The stage version of Wild Dogs presents lovely, wild gestures infused with sharp poetic language that simultaneously engages and repels. Nightwood Theatre’s adaptation of lesbian writer Helen Humphrey’s novel of the same name is both captivating and frustrating. Marked by the reiteration of a lone central metaphor — the wild dog as the human heart — there are moments when the poetic language becomes so dense and repetitive that one wonders where this 100-minute elegy for lost love will ever end. Nevertheless, throughout this seven-member ensemble piece currently running at the Berkeley Street Theatre, there is enough power and sheer thespian bravado to make what should have been an hour — or two short acts pruned of needless repetition — a relatively satisfying theatrical venture.
Led by Tamara Podemski as Alice, the central narrative voice, the cast achieves a delicate balance between prolonged monologues that tell the audience what the action is rather than enacting it, interspersed with brief, at times chilling scenes of actual dialogue. There are too many moments where the tendency to transcribe large sections of the novel into the script becomes cumbersome and superfluous. A classic case of telling rather than showing burdens the stage with static, tiresome images made worse by set designer Teresa Przybylski’s beautiful but bulky stand of trees that get in the way of the (non-)action. Shadowy, three-dimensional lighting effects aided by projections of a forest might have liberated director Kelly Thornton’s cast from what tends to be declamatory, downstage activity that leaves the background silent and somewhat puzzling.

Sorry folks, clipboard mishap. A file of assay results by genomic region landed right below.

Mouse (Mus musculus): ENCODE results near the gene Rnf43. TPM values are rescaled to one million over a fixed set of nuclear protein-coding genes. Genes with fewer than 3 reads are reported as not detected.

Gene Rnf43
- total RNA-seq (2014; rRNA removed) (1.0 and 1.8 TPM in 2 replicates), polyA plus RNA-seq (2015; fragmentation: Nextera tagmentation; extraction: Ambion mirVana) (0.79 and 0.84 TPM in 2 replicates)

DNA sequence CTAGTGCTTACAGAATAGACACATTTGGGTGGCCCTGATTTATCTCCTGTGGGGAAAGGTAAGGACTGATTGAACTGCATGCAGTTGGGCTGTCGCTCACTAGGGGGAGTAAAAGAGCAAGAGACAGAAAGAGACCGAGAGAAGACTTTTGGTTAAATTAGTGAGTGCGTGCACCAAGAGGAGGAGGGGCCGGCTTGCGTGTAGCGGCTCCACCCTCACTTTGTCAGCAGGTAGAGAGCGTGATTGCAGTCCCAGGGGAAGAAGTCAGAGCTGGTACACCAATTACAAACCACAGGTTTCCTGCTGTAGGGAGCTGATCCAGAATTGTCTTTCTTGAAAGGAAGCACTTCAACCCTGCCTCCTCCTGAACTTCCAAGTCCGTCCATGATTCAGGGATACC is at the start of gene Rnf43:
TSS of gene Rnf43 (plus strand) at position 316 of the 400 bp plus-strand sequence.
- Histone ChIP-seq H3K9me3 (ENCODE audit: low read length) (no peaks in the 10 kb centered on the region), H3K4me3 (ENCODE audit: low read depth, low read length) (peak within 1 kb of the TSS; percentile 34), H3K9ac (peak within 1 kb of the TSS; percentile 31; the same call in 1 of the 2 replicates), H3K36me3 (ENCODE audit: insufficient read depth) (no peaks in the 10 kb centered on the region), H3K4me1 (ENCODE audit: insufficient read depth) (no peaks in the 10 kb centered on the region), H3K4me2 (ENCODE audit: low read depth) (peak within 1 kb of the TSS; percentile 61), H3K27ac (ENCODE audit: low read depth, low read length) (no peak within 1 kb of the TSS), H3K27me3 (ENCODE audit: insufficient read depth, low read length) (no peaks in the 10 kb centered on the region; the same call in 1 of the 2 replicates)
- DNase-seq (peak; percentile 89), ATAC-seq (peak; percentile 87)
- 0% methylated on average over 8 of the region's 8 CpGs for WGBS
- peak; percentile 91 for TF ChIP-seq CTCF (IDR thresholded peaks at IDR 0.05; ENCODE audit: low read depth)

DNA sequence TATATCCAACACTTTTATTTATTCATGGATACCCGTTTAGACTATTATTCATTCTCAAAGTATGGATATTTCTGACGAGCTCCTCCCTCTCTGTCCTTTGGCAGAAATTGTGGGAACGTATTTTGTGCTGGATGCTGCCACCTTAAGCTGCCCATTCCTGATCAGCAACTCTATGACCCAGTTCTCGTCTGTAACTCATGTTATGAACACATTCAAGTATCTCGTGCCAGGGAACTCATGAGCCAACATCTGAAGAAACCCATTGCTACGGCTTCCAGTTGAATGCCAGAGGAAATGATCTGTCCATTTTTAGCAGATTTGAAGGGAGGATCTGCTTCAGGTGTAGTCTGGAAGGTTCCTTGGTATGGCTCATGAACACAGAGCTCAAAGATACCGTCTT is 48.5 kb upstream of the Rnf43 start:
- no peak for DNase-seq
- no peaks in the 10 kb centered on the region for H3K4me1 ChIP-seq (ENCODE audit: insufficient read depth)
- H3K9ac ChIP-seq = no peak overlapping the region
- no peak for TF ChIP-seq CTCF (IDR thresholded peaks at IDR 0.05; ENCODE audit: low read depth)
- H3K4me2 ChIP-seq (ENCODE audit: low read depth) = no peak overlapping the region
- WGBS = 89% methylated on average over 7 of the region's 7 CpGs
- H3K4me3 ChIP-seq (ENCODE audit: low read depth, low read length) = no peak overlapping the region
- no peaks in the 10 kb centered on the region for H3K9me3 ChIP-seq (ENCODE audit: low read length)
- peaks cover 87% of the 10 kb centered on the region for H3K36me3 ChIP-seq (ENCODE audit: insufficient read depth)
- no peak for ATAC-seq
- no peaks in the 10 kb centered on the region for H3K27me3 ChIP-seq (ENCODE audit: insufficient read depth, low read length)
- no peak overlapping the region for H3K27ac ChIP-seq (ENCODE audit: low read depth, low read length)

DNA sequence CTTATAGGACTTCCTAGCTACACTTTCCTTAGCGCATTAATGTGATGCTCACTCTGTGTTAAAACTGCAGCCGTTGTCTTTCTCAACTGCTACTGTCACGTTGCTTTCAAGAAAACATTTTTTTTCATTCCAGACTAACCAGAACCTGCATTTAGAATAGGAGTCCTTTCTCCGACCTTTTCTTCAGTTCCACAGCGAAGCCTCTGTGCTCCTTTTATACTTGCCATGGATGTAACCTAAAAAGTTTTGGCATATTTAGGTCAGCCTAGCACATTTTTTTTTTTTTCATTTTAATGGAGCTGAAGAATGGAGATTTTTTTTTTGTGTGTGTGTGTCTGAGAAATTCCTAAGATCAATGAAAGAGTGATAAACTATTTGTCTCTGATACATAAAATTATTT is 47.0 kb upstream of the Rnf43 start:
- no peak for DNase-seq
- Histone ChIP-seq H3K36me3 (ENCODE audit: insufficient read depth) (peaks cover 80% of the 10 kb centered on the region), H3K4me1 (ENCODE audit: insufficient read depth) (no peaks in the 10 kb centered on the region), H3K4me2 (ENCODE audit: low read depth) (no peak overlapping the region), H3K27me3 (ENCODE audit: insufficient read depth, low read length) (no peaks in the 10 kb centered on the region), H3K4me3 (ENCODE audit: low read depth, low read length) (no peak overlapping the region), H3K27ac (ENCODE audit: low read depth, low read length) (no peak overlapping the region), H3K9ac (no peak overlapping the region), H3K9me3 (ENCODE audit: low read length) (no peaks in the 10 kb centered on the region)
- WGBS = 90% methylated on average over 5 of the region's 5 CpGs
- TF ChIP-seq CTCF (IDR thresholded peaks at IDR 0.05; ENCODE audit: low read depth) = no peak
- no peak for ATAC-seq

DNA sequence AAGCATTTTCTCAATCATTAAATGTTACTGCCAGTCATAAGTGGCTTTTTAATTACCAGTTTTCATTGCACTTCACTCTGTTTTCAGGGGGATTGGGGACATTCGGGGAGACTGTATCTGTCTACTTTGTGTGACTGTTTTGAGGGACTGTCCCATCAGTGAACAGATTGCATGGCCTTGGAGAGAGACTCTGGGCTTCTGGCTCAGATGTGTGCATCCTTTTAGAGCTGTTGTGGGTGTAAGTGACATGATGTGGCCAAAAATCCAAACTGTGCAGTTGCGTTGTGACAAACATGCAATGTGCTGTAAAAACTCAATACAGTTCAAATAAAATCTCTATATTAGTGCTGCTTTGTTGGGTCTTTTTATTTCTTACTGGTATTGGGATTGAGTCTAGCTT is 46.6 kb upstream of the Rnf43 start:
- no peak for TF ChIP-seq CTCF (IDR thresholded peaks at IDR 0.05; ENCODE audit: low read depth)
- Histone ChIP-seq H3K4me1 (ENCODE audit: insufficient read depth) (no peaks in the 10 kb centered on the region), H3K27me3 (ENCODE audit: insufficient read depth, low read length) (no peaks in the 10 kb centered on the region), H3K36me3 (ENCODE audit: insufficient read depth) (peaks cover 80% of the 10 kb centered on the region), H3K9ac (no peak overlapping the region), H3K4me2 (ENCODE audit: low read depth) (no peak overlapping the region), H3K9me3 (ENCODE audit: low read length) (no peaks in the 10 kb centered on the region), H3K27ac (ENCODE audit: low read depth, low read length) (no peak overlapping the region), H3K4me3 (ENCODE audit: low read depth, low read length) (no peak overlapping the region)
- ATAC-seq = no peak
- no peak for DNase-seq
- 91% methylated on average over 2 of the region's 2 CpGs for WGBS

Podemski’s strong presence balances nicely with the self- conscious, emotional fragility of her character, Alice. A highlight occurs when she lists, straight from Humphreys’ 185-page novel, a list of jobs she has had and the frequently comical reasons she left them. Steve Cumyn’s Malcolm, as a poodle-owning, Psycho-inflected, Norman Bates character whose sexual identity seems as shrouded as his past, gives a fine, ghoulishly comic performance as the deranged painter. Les Carlson adds charming characterization to his elderly befuddled portrayal of Walter. Tony Nappo’s Spencer, although proficient and compelling in his final violent declaration, suffers at the hands of a script that allows him to wallow in shallow — albeit chilling — metaphoric declarations, giving him little to no opportunity to interact with the other performers.
Raven Dauda as Alice’s remote love interest provides an appropriately cool, lovelorn lesbian who seems to be more interested in wolves than women. Taylor Trowbridge as Lily and Stephen Joffe as Jamie are both brilliant as they consistently rise above the static nature of the script and enliven the stage with vibrant vocal and physical presence. Jennifer Gillmor’s music and sound design is beautifully wrought but there simply is not enough of it.
With some radical editing and the addition of a more consistent underlying score, this original piece, adapted by Anne Hardcastle for the stage, could become a powerful mixture of sound, movement and lighting, moving it further from the realm of playwriting and closer to a kind of poetic performance art. As it stands the repetition and fragmented nature of the script do not mark an easy or entirely effective transition from page to stage, rendering it too static to be wild.